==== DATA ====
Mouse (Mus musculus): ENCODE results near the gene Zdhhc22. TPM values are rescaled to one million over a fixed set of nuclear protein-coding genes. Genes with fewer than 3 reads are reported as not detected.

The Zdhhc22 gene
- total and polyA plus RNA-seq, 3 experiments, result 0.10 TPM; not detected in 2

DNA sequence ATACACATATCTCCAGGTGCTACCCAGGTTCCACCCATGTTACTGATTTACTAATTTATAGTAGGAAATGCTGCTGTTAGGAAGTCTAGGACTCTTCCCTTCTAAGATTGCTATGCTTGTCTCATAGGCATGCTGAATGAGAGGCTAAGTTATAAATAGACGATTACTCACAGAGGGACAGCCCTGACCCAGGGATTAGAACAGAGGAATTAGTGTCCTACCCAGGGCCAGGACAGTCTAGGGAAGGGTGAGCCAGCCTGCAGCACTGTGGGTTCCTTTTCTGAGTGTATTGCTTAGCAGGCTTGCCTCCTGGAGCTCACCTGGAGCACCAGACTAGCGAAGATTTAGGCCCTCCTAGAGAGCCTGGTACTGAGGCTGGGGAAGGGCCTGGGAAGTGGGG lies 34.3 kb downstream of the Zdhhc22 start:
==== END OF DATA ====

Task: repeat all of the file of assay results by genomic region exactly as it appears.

Mouse (Mus musculus): ENCODE results near the gene Zdhhc22. TPM values are rescaled to one million over a fixed set of nuclear protein-coding genes. Genes with fewer than 3 reads are reported as not detected.

The Zdhhc22 gene
- total and polyA plus RNA-seq, 3 experiments, result 0.10 TPM; not detected in 2

DNA sequence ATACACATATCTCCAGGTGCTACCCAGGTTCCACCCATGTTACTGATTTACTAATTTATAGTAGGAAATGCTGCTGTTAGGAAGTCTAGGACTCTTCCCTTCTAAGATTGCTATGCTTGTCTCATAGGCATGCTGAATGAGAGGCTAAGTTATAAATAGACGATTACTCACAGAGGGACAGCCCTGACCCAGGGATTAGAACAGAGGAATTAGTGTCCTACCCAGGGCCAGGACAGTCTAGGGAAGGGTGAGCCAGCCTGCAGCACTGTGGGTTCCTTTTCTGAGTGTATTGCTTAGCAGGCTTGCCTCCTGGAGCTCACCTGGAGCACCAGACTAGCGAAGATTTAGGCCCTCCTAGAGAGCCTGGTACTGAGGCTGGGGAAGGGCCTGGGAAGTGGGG lies 34.3 kb downstream of the Zdhhc22 start: